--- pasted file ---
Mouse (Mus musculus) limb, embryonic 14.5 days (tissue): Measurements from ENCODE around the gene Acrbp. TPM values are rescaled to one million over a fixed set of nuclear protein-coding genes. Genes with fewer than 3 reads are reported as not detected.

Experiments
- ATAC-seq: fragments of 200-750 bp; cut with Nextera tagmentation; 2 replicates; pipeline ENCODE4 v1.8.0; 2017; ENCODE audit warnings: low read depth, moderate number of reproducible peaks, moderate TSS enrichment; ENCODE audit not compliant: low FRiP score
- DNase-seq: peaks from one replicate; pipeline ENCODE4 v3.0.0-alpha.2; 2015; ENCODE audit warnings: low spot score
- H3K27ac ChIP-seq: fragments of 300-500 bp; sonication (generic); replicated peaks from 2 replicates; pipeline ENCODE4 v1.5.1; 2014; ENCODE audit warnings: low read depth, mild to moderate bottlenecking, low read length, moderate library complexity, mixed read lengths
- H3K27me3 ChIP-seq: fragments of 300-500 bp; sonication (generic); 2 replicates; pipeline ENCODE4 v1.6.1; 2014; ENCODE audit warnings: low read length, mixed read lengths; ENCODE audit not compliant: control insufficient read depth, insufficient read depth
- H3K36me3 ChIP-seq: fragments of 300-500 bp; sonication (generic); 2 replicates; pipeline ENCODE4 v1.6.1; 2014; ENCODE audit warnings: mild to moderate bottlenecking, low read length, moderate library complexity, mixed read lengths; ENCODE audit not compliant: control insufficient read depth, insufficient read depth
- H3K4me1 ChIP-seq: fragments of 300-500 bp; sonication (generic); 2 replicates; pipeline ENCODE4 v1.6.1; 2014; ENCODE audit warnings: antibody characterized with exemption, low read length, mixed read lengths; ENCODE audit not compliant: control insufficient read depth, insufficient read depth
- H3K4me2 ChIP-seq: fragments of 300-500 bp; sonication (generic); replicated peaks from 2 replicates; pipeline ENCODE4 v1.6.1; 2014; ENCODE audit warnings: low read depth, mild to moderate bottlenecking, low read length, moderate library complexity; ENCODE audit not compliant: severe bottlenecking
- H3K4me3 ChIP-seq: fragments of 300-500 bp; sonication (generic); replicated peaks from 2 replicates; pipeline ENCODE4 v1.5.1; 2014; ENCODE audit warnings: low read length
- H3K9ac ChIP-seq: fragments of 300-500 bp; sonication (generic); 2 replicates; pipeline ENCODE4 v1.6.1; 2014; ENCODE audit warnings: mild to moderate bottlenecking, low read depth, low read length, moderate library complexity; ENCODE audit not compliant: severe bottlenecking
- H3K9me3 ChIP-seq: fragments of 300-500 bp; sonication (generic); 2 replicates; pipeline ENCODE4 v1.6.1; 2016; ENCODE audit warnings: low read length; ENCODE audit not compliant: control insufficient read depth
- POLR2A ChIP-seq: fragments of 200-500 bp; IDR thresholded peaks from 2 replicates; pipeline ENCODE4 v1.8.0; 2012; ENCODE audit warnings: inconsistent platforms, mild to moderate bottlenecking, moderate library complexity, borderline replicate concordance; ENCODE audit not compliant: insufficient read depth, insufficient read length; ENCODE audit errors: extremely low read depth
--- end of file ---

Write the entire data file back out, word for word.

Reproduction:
Mouse (Mus musculus) limb, embryonic 14.5 days (tissue): Measurements from ENCODE around the gene Acrbp. TPM values are rescaled to one million over a fixed set of nuclear protein-coding genes. Genes with fewer than 3 reads are reported as not detected.

Experiments
- ATAC-seq: fragments of 200-750 bp; cut with Nextera tagmentation; 2 replicates; pipeline ENCODE4 v1.8.0; 2017; ENCODE audit warnings: low read depth, moderate number of reproducible peaks, moderate TSS enrichment; ENCODE audit not compliant: low FRiP score
- DNase-seq: peaks from one replicate; pipeline ENCODE4 v3.0.0-alpha.2; 2015; ENCODE audit warnings: low spot score
- H3K27ac ChIP-seq: fragments of 300-500 bp; sonication (generic); replicated peaks from 2 replicates; pipeline ENCODE4 v1.5.1; 2014; ENCODE audit warnings: low read depth, mild to moderate bottlenecking, low read length, moderate library complexity, mixed read lengths
- H3K27me3 ChIP-seq: fragments of 300-500 bp; sonication (generic); 2 replicates; pipeline ENCODE4 v1.6.1; 2014; ENCODE audit warnings: low read length, mixed read lengths; ENCODE audit not compliant: control insufficient read depth, insufficient read depth
- H3K36me3 ChIP-seq: fragments of 300-500 bp; sonication (generic); 2 replicates; pipeline ENCODE4 v1.6.1; 2014; ENCODE audit warnings: mild to moderate bottlenecking, low read length, moderate library complexity, mixed read lengths; ENCODE audit not compliant: control insufficient read depth, insufficient read depth
- H3K4me1 ChIP-seq: fragments of 300-500 bp; sonication (generic); 2 replicates; pipeline ENCODE4 v1.6.1; 2014; ENCODE audit warnings: antibody characterized with exemption, low read length, mixed read lengths; ENCODE audit not compliant: control insufficient read depth, insufficient read depth
- H3K4me2 ChIP-seq: fragments of 300-500 bp; sonication (generic); replicated peaks from 2 replicates; pipeline ENCODE4 v1.6.1; 2014; ENCODE audit warnings: low read depth, mild to moderate bottlenecking, low read length, moderate library complexity; ENCODE audit not compliant: severe bottlenecking
- H3K4me3 ChIP-seq: fragments of 300-500 bp; sonication (generic); replicated peaks from 2 replicates; pipeline ENCODE4 v1.5.1; 2014; ENCODE audit warnings: low read length
- H3K9ac ChIP-seq: fragments of 300-500 bp; sonication (generic); 2 replicates; pipeline ENCODE4 v1.6.1; 2014; ENCODE audit warnings: mild to moderate bottlenecking, low read depth, low read length, moderate library complexity; ENCODE audit not compliant: severe bottlenecking
- H3K9me3 ChIP-seq: fragments of 300-500 bp; sonication (generic); 2 replicates; pipeline ENCODE4 v1.6.1; 2016; ENCODE audit warnings: low read length; ENCODE audit not compliant: control insufficient read depth
- POLR2A ChIP-seq: fragments of 200-500 bp; IDR thresholded peaks from 2 replicates; pipeline ENCODE4 v1.8.0; 2012; ENCODE audit warnings: inconsistent platforms, mild to moderate bottlenecking, moderate library complexity, borderline replicate concordance; ENCODE audit not compliant: insufficient read depth, insufficient read length; ENCODE audit errors: extremely low read depth